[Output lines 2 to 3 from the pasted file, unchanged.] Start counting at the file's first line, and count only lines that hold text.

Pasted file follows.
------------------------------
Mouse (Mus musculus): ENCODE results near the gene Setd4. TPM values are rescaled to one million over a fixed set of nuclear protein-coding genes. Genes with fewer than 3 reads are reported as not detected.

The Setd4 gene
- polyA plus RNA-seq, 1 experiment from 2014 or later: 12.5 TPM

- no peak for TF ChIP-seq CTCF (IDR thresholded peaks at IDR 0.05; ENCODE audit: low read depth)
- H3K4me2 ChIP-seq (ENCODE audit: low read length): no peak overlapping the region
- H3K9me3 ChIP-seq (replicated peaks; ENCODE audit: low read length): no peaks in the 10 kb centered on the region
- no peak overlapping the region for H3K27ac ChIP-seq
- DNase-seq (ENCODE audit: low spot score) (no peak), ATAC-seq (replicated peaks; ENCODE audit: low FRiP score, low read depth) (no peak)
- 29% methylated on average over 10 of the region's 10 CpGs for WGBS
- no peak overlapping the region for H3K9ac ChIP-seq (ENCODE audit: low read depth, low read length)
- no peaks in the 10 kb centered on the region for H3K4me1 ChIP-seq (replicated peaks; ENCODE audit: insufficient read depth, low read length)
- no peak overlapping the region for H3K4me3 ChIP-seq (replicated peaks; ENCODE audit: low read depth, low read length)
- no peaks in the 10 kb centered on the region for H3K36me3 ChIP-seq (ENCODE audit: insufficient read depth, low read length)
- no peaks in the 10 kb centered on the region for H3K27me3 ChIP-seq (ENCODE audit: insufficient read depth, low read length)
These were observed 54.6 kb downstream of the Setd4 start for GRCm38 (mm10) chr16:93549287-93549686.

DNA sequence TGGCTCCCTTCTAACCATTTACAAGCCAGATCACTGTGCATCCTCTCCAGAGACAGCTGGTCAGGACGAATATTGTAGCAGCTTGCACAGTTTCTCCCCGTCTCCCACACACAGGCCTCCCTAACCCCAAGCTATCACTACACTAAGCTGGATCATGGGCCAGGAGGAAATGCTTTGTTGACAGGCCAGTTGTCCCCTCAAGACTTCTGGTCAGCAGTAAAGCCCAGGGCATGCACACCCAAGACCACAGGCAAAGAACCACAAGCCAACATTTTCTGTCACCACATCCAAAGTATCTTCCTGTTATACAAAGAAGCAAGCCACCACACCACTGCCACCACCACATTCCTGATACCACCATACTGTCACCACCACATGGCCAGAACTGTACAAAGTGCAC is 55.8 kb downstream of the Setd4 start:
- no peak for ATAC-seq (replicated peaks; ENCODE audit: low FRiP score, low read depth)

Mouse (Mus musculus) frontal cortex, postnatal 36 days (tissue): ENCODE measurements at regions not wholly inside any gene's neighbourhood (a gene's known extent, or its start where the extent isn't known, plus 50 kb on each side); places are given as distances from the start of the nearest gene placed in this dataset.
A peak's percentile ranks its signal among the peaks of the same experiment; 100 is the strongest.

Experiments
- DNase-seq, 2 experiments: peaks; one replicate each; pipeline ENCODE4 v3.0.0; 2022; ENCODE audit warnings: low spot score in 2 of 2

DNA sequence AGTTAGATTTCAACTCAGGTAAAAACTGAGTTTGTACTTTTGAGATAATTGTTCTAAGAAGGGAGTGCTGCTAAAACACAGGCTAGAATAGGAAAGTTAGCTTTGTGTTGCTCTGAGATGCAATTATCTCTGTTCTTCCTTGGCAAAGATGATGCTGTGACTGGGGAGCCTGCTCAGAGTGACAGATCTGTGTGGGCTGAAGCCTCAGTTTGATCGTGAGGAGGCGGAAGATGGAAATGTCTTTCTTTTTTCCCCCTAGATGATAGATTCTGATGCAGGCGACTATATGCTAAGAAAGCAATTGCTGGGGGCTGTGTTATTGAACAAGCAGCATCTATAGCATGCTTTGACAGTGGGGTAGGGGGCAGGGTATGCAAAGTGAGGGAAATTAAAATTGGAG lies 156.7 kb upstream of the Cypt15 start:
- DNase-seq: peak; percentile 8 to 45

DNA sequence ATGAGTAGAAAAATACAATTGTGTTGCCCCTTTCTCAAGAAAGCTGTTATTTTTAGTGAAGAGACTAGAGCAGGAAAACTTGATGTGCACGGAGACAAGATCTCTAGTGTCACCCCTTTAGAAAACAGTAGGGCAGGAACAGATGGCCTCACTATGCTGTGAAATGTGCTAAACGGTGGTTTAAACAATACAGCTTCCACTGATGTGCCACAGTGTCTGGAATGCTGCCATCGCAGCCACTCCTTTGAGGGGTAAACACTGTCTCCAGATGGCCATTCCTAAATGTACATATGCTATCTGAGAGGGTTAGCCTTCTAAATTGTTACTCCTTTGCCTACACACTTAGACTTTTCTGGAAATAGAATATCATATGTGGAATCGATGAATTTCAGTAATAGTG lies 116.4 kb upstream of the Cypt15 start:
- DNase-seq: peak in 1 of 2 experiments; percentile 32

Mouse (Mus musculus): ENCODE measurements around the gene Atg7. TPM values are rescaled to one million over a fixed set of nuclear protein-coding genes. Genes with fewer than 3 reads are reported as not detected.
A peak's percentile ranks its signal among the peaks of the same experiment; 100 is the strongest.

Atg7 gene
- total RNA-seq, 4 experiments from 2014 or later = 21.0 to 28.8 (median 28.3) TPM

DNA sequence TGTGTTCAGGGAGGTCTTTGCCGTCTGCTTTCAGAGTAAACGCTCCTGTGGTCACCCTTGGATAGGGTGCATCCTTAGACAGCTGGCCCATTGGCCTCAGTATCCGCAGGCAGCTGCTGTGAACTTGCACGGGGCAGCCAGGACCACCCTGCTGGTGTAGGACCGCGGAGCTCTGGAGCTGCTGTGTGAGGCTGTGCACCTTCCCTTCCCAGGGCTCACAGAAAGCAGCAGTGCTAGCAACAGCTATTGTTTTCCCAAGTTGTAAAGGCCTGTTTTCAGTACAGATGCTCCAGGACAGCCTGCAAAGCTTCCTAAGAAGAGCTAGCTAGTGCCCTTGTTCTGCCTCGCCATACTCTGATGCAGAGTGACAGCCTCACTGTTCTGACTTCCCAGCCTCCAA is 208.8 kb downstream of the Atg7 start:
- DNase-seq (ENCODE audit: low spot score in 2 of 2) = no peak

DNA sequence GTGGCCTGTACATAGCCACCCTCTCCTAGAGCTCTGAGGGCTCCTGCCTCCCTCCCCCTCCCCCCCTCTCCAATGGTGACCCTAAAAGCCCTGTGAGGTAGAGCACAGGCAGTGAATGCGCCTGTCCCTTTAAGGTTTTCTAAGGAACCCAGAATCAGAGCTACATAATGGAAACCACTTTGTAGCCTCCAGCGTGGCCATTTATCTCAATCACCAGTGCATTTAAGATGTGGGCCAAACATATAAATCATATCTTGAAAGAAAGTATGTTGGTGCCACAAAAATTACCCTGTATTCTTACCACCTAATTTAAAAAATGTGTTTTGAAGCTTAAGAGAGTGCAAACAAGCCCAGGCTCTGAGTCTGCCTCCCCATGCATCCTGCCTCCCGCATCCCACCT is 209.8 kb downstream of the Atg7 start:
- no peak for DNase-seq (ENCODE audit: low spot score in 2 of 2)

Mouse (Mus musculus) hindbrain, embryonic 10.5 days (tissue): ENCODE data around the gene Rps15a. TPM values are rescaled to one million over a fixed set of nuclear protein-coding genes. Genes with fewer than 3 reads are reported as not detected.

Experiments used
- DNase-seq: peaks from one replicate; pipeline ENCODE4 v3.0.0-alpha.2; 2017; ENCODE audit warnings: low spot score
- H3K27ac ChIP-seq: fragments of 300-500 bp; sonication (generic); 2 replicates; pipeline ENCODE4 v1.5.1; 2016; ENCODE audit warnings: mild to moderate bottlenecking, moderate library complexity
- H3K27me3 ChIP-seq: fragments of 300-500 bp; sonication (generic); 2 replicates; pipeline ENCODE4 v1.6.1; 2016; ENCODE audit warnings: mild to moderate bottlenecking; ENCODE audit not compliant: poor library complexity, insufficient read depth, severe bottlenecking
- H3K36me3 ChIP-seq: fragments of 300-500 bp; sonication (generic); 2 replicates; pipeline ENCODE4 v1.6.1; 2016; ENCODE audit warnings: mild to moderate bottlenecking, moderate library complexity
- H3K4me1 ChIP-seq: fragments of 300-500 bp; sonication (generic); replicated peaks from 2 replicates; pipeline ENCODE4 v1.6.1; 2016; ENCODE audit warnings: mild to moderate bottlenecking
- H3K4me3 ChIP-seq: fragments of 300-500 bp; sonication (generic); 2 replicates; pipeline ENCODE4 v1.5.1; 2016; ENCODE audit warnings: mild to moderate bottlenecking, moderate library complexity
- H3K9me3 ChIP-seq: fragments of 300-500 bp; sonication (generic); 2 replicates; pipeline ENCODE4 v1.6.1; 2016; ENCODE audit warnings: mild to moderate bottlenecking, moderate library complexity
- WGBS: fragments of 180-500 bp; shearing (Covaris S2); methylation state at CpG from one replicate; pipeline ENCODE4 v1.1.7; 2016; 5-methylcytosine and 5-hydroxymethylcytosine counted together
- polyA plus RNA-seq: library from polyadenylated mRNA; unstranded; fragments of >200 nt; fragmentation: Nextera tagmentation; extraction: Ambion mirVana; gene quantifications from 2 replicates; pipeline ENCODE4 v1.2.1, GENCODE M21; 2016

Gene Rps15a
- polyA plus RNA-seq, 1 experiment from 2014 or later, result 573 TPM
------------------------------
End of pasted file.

The Setd4 gene
- polyA plus RNA-seq, 1 experiment from 2014 or later: 12.5 TPM